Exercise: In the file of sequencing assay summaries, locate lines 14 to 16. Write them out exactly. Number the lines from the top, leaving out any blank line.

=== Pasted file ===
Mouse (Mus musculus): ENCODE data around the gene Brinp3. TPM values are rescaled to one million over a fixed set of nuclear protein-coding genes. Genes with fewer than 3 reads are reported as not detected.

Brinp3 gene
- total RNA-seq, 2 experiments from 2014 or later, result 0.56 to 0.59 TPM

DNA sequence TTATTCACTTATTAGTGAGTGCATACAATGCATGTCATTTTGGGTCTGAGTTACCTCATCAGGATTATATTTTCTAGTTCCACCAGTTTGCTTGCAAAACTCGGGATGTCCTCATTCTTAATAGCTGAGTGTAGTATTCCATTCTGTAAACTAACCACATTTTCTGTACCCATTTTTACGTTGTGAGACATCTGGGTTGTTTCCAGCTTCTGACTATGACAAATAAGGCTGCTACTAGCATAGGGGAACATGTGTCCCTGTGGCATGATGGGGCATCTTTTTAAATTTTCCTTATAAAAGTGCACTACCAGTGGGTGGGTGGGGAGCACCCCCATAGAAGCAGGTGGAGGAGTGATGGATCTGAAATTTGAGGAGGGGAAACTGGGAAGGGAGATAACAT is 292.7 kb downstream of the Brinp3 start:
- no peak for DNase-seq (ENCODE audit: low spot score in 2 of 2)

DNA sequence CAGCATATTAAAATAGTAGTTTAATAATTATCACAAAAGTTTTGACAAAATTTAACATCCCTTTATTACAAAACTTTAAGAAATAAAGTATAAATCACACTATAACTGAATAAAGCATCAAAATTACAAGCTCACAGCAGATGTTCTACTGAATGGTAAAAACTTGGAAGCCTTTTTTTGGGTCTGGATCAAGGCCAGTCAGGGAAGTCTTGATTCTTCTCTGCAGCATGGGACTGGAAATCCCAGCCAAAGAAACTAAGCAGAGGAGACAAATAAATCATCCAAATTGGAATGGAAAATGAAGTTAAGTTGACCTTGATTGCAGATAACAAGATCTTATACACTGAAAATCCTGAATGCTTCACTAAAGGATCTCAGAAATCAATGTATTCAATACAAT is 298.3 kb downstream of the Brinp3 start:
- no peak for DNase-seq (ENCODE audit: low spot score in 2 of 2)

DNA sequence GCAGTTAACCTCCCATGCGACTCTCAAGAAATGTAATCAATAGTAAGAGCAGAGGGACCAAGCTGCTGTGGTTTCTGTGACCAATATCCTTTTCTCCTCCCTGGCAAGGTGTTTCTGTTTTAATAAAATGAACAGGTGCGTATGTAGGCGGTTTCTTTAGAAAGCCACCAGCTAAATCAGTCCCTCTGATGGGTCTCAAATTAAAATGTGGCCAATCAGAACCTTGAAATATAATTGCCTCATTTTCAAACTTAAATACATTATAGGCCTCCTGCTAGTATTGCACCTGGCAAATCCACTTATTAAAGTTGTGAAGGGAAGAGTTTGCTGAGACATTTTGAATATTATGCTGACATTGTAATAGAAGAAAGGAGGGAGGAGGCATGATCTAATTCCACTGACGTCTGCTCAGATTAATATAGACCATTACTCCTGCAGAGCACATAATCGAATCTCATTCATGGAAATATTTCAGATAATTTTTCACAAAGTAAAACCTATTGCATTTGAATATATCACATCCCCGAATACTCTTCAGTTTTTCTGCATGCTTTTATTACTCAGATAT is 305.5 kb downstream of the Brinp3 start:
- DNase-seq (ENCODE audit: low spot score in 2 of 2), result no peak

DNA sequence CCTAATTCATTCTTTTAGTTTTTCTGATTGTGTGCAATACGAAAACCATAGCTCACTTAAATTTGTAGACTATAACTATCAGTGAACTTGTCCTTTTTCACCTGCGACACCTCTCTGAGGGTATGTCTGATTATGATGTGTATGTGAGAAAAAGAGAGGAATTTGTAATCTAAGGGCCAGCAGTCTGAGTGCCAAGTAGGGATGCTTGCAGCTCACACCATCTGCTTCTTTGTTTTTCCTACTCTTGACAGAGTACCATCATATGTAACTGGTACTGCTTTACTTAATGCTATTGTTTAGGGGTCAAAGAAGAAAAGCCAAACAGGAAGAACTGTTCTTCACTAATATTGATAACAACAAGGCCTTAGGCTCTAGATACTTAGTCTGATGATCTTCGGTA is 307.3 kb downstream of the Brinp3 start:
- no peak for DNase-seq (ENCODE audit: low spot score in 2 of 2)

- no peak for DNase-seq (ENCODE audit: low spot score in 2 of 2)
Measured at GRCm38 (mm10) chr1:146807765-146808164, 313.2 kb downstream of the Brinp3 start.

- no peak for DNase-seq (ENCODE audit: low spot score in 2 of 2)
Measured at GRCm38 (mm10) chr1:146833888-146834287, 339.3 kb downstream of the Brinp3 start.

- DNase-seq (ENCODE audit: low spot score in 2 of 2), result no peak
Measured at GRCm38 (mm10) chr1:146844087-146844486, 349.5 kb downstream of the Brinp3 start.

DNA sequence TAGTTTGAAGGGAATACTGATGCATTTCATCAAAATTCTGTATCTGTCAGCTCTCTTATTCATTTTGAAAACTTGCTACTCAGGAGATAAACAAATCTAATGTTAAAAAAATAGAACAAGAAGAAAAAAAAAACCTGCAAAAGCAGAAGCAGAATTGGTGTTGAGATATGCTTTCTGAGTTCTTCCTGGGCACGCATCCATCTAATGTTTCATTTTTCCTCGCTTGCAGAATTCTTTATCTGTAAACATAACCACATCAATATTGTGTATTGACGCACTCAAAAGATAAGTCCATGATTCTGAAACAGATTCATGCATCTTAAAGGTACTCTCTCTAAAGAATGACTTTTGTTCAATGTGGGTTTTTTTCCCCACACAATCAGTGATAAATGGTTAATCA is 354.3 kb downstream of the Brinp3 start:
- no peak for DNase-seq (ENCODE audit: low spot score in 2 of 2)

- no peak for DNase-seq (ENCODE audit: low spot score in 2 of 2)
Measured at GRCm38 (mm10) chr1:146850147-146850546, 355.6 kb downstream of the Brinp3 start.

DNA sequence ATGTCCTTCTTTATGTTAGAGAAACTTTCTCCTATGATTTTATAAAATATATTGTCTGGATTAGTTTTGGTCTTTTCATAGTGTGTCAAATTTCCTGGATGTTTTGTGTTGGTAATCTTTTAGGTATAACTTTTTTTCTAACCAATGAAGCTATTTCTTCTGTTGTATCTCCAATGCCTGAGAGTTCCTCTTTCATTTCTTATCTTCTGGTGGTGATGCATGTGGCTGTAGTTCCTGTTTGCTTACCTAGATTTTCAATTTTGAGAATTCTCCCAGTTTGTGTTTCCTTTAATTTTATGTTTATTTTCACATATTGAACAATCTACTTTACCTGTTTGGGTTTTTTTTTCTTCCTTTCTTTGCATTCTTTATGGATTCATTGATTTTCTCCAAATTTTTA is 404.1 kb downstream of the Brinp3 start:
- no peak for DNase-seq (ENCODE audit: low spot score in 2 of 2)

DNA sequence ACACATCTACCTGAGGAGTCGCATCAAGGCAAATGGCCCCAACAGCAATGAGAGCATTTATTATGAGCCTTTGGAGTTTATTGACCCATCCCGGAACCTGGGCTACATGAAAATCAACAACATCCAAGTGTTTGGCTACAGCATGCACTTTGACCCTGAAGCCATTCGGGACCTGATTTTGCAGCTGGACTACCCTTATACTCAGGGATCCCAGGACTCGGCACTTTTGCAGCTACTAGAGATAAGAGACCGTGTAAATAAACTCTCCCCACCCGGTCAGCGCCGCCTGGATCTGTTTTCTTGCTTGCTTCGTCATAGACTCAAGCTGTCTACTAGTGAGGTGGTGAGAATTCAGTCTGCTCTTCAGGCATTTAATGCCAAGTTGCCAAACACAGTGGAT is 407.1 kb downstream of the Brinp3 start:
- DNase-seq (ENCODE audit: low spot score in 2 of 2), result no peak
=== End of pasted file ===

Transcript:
- no peak for DNase-seq (ENCODE audit: low spot score in 2 of 2)
Measured at GRCm38 (mm10) chr1:146833888-146834287, 339.3 kb downstream of the Brinp3 start.

- DNase-seq (ENCODE audit: low spot score in 2 of 2), result no peak